The partnership will allow the schools to leverage buying power, share best practices and jointly manage tech maintenance issues.
(TNS) — Technology and digital literacy has become an integral part of education in the classroom, and keeping up with the changes can be challenging for schools.
To make things easier, six school districts have joined forces to from the Ottawa Area Information Technology Consortium, which helps the partner districts acquire and maintain learning technology, enabling school staff to continue to focus on teaching students.
The partnership consists of five Ottawa ISD districts — Hamilton Community Schools, Holland Public Schools, Ottawa Area Intermediate School District, Saugatuck Public Schools and Spring Lake Public Schools — and Oakridge Public Schools in Muskegon County.
By working together, these districts leverage buying power and share best practices and problem solving techniques. Dave Tebo, superintendent for Hamilton Community Schools, said being a part of the consortium gives them the ability to move technology maintenance concerns into the background and allows them to focus on teaching and learning.
"The OAITC has allowed Holland Public Schools to advance our goal of integrating technology into every school and every classroom to enhance student learning," Holland Superintendent Brian Davis said. "We simply did not have the capacity to build and sustain the infrastructure of supports and personnel necessary to do this prior to the OAITC."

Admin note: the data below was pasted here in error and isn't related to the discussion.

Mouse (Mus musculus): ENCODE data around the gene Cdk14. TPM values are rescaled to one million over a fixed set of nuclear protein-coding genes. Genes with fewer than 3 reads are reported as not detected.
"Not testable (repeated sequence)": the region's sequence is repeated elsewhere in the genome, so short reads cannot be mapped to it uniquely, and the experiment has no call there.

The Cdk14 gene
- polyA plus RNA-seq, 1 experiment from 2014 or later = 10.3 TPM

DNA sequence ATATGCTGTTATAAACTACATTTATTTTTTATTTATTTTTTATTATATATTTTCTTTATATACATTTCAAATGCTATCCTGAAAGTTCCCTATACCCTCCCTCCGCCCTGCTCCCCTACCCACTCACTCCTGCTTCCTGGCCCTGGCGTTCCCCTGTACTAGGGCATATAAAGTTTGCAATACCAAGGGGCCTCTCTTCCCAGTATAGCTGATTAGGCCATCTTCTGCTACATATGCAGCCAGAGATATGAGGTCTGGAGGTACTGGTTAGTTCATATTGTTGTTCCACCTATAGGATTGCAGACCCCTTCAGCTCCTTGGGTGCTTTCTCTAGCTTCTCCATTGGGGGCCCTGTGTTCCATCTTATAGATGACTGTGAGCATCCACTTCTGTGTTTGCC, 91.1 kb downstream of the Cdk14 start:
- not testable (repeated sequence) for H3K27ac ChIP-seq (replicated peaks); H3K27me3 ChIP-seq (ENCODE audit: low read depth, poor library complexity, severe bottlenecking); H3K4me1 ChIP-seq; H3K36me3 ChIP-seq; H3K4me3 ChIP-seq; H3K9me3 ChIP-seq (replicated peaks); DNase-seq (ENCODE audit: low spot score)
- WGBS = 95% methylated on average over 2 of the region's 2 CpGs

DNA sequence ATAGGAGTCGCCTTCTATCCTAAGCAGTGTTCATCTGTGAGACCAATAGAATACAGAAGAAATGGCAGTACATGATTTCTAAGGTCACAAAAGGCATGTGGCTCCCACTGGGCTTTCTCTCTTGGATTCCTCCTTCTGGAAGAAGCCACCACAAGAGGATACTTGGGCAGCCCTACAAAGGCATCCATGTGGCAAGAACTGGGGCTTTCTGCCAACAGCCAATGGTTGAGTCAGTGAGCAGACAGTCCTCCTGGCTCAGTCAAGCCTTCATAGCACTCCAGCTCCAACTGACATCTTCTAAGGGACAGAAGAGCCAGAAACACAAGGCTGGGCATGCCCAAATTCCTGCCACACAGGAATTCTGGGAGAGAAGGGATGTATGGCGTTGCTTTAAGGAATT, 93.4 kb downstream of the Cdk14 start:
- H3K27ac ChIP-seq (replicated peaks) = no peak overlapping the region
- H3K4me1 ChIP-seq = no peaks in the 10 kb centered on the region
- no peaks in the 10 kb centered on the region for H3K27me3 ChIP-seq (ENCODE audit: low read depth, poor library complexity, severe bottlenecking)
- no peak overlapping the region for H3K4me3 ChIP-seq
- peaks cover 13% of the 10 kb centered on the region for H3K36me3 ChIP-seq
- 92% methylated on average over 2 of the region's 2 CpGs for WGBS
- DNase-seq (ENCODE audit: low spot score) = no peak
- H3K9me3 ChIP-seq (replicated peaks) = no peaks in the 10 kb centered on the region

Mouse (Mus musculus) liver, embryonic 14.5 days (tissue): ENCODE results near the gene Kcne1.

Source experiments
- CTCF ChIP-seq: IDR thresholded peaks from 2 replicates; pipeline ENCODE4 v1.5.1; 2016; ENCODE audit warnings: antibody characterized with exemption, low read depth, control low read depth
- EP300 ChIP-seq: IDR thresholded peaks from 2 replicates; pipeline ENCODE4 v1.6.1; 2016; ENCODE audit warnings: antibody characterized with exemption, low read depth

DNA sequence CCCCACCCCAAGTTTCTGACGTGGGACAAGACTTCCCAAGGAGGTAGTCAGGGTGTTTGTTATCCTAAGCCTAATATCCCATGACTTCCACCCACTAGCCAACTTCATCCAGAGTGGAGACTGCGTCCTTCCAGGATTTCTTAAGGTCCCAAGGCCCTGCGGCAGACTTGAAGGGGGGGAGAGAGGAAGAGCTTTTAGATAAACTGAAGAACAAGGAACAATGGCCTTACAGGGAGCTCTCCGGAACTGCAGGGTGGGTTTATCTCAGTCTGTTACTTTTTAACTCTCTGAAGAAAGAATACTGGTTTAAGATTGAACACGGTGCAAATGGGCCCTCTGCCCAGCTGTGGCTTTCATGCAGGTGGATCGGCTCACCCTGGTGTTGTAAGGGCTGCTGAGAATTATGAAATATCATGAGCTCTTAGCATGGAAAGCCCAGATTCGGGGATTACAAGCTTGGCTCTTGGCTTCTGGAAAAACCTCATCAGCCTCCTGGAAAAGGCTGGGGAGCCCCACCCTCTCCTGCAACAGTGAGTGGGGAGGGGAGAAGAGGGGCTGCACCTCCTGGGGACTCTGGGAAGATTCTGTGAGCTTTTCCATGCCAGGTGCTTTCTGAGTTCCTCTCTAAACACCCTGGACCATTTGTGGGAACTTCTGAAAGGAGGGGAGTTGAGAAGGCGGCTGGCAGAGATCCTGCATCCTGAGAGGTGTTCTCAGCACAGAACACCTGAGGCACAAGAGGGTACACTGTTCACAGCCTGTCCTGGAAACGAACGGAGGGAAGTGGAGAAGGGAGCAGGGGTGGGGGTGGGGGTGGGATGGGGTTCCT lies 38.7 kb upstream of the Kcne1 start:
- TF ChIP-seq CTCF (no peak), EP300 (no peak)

Each district in the consortium is able to choose the technology that is best for them, and every district receives the same level of service regardless of size. Though partner districts vary in size from 850 students to nearly 3,500, every district has an equal voice.
The partnership also includes a staff over 30 highly trained information technologists. That way, if an information technology employee gets sick or leaves, the consortium districts have someone to fill in so everything can keep running smoothly.
"There is an intense spirit of cooperation between districts," Saugatuck Superintendent Tim Travis said. "Through this shared knowledge and discussion we are better able to use taxpayer's money to positively impact student learning and internet safety. These regional best practices have helped the Saugatuck tech committee better plan for future needs when thinking about how the district uses technology and the types of technology they should consider."
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